Amber Shand

Amber ShandAmber is a frontend engineer at American Express. She spoke to CBF's Iraah Wehner on getting support in her career journey. 

The support definitely made a difference because we’re all in this together, we’re learning how to code so that we can land the Sky graduate scheme. That’s the whole point. It made a big difference to be able to talk about our struggles.

Remember when you come from a non-technical background you almost feel like you have to prove yourself more because you have more people doubting your abilities compared to when you have a computer science degree. I feel like people wouldn’t have doubted me as much, because that was feedback that I kept receiving.

So we talked to each other whenever feeling really overwhelmed with all the rejections we were facing. There was also support from Coding Black Females, to see women who look like me helped.

Beverly Clarke

Beverly ClarkeBeverly is an author and education consultant. Here she speaks to Johanna Hamilton on how being a woman of colour has impacted her career.

A long time ago at work, I was pulled aside and told, ‘don’t apply for this role because you’ve got young children you won’t be able to do it.’ Now what shocked me at the time and to be honest, it still does - I’d never been off sick, I’d never asked for time off to look after my children, I turned up every day... So, that’s a form of discrimination. What do you do when your face just doesn’t fit or your gender?

So, that’s the ceiling which has been imposed. I’ve also had a situation where I was told, ‘so you’re gaining a qualification? That’s really great. And once you’ve got that, what are you going to do with it? Because there’s no room for you here.’

When you start putting them together you start to realise discrimination is at work. What encouraged me to start thinking about it was the events of two years ago with the George Floyd incident, and I didn’t realise how much these issues have affected me.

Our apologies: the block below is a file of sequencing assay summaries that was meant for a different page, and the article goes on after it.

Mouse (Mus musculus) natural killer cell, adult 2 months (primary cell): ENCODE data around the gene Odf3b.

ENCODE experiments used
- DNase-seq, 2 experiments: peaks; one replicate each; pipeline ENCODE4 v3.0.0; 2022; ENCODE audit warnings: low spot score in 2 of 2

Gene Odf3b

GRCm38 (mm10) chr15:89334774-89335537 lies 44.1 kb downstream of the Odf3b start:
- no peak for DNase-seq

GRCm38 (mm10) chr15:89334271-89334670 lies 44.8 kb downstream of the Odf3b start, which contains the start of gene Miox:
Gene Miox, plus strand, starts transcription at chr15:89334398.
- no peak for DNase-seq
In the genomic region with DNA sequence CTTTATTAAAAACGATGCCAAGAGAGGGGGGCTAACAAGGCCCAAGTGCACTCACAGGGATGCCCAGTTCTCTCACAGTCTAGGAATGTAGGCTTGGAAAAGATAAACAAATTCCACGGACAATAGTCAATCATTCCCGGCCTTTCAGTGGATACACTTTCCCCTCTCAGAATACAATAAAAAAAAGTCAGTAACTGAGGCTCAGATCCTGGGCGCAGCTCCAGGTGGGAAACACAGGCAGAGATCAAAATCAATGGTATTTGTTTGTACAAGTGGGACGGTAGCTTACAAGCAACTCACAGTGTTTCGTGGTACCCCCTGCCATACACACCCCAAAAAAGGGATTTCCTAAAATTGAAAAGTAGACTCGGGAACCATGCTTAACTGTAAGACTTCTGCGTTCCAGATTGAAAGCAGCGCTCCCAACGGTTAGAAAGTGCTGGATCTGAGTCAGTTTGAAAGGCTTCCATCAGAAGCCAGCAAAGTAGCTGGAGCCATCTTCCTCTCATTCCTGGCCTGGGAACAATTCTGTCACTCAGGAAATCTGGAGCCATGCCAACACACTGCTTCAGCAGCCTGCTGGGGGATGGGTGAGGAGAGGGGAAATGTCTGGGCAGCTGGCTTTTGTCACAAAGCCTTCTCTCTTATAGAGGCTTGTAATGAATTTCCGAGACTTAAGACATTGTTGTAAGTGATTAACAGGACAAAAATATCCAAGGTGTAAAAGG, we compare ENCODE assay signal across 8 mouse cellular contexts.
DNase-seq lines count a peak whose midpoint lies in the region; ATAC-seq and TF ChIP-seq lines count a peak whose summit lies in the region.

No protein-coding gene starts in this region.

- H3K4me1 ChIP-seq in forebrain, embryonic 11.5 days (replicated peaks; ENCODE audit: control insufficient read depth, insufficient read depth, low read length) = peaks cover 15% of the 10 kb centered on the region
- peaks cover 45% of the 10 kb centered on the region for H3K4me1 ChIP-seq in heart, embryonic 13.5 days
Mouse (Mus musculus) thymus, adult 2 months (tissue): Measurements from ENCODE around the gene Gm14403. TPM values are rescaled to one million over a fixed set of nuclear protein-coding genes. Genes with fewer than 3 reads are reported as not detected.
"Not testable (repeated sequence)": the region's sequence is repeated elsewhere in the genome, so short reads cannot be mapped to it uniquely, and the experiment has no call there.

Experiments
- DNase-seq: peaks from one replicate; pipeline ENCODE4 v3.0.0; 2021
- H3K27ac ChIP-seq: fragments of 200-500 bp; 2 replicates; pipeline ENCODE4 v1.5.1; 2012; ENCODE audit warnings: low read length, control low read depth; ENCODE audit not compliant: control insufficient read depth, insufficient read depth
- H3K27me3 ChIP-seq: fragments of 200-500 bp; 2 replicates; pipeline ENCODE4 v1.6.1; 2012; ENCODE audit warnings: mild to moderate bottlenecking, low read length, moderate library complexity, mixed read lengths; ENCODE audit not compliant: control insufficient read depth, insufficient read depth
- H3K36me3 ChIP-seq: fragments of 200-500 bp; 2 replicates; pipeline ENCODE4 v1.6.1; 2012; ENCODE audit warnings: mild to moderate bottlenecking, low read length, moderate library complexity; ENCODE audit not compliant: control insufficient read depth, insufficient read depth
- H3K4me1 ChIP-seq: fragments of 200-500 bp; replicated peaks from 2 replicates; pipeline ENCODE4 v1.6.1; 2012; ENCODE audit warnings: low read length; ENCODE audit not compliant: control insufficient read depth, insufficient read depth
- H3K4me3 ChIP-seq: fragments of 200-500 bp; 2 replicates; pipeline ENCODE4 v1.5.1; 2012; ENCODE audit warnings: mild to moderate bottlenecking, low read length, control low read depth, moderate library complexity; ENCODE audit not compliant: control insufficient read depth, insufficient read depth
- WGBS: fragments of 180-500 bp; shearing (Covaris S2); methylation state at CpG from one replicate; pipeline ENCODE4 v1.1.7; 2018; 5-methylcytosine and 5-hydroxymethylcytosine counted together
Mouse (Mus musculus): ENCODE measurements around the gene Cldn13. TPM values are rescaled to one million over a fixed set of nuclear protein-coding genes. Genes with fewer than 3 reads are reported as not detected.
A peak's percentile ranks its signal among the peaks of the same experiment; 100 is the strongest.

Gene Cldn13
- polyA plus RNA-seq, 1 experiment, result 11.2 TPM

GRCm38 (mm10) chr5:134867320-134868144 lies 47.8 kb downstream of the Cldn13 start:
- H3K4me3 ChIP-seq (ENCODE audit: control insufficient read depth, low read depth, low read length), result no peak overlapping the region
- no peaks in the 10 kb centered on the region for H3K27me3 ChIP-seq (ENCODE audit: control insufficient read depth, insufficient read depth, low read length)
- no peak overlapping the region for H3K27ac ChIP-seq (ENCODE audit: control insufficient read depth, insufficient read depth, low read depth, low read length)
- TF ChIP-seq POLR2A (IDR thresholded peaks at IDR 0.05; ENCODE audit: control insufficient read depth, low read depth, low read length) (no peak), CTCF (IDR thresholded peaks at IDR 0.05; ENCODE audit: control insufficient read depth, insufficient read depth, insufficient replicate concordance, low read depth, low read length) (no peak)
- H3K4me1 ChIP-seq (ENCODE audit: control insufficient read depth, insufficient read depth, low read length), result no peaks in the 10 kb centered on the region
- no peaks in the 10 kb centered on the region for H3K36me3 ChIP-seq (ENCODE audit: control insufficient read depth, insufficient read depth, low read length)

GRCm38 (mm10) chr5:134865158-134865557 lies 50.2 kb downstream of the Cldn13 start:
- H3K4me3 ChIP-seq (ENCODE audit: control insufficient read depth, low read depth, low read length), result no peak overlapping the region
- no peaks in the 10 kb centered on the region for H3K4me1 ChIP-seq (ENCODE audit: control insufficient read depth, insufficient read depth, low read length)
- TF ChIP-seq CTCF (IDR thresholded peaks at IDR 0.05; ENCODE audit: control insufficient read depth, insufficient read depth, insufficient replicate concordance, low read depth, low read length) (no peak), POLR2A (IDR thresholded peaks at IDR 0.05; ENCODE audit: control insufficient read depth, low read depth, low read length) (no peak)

Read the full interview with Beverly

Dorothy Monekosso

Dorothy MonekossoDorothy is the first black woman professor of computer science. She told CBF's Krystal Douglas about her experience in academia. 

In academia, you tend to be left to just get on with it and it’s up to the individual to learn to progress. I think that’s where the biggest difference is between academia and industry, but this is also an opportunity for huge improvement to help younger people and those who are still early in their career. University tends to let you sink or swim, especially for young black women.

If you haven’t ‘made it’ when you get to a certain level, you can be stuck as a junior lecturer and cannot make progress. There’s barely any chance of getting back on track. This is where we are seriously lacking because if young researchers and emerging talent are given more support it could make a big difference in terms of getting them into an academic career.

Nicola Martin

Nicola MartinNicola is head of quality engineering at Adarga, a UK-based AI software company. She spoke to CBF's Zarina Cama on change.

There were seismic changes in approaches to Diversity and Inclusion in 2020. The intersection of the death of George Floyd, Black Lives Matter protests and the pandemic was huge. People made life-changing decisions about how they wanted to live and work.

Many companies have started D&I initiatives and have had to pay attention to the diverse needs of their employees. Now stats are being published related to diversity in tech, we can see there is still a lot of work to do. The tech industry needs to encourage more diversity to ensure that people want to stay in the industry.

Mabel Ochebiri